Copper price outlook: Major bulls warn of a slump in demand

copper price

Copper price has plunged by over 30% since hitting its fresh record-high in March. Analysts now expect it to drop further in coming months amid the predicted decline in industrial activities. As at the time of writing, the red metal was at $7,370.45 at London Metal Exchange. At the same time, COMEX copper futures were at $3.26.

copper price
copper price

Analysts’ forecast

At the beginning of the year, Goldman Sachs asserted that the market was just one year into a commodities super cycle set to last for about 10 years. Indeed, even as the markets entered the bear market, the investment bank maintained its bullish position.

In the past month, the firm’s global head of commodities research, Jeff Currie indicated that the market is just in the “first innings of a commodities super cycle”. Notably, it has been particularly bullish about copper.According to Goldman Sachs, the red metal would be subject to a squeeze greater than that of crude oil; reflecting the tightest market ever seen.

Interestingly, the firm now seems to be easing on its bullish outlook. It had adjusted its near-term copper price forecast to the downside. As the energy crisis continues in Europe, the investment bank expects a sharp decline in industrial activities and consumer spending.

Besides, the strong US dollar is set to continue weighing on the industrial metal. Compared to its prior forecast of $8,650 per tonne, it now believes the commodity could drop to $6,700 per tonne within the next three months. The Bank of America, which was also bullish on copper price, now sees it dropping to $4,500 a tonne.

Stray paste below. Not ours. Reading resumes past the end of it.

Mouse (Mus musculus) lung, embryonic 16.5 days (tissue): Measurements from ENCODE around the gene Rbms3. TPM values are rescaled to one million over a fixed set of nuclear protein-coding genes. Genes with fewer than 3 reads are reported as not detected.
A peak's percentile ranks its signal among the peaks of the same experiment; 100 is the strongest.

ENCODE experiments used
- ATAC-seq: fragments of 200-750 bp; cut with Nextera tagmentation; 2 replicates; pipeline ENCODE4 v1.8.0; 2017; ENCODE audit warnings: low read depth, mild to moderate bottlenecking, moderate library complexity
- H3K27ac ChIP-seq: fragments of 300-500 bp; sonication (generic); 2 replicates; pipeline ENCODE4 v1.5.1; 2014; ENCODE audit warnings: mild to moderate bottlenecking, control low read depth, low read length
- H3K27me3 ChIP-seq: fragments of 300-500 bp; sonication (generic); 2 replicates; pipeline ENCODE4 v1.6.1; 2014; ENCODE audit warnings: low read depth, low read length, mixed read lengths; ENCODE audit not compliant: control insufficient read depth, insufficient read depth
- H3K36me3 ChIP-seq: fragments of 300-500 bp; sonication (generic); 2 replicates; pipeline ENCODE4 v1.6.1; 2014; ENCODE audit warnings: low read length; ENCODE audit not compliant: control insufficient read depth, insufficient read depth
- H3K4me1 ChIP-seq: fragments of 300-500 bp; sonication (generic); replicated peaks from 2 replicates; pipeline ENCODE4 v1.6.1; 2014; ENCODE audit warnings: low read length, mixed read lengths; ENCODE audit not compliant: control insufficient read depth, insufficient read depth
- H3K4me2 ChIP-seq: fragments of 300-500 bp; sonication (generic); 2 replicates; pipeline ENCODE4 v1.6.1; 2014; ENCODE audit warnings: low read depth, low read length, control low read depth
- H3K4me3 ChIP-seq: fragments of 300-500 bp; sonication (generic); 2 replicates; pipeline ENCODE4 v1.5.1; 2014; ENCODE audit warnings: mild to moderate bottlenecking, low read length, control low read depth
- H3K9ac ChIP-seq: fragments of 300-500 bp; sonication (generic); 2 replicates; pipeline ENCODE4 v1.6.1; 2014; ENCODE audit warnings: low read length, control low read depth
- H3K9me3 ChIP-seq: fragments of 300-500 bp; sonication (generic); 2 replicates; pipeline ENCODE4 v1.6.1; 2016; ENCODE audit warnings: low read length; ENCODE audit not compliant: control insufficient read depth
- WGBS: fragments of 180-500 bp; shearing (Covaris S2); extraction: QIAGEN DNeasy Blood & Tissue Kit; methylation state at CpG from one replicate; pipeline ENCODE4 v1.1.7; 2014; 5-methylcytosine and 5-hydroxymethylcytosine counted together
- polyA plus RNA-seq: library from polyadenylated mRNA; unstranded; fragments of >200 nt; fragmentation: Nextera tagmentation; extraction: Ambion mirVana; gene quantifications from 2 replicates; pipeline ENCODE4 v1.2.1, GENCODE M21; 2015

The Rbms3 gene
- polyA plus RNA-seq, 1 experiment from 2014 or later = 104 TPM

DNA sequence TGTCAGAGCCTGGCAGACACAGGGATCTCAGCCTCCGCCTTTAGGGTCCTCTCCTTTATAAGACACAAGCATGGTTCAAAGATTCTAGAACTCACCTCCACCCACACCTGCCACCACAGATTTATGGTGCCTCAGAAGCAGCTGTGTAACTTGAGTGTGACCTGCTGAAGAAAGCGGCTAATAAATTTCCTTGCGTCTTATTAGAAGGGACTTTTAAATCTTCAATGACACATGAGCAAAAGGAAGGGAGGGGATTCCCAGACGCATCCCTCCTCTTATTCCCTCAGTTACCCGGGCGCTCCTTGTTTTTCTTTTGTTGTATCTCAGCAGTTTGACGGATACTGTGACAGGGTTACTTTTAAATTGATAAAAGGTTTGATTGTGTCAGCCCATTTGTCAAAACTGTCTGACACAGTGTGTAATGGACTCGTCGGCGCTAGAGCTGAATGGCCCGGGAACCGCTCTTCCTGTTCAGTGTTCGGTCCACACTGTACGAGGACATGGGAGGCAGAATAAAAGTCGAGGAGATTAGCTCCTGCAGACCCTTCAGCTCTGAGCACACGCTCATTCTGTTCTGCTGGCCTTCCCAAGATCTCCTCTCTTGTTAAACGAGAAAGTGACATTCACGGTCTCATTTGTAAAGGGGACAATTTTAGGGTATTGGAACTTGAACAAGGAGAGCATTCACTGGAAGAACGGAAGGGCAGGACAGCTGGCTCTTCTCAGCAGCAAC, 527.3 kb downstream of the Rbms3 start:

Copper is views as a bellwether of the global economy. As such, the recorded decline is a reflection of the heightened pessimism regarding the world’s economic growth. In addition to the energy crisis,high inflation has raised concerns over the possibility of a recession.

The Federal Reserve is expected to approve another super-sized interest rate hike of 75 basis points in its July meeting after a similar increase in June. Investors are concerned that the aggressive tightening of its monetary policy may push the US economy into a recession and drag the rest of the world with it.  

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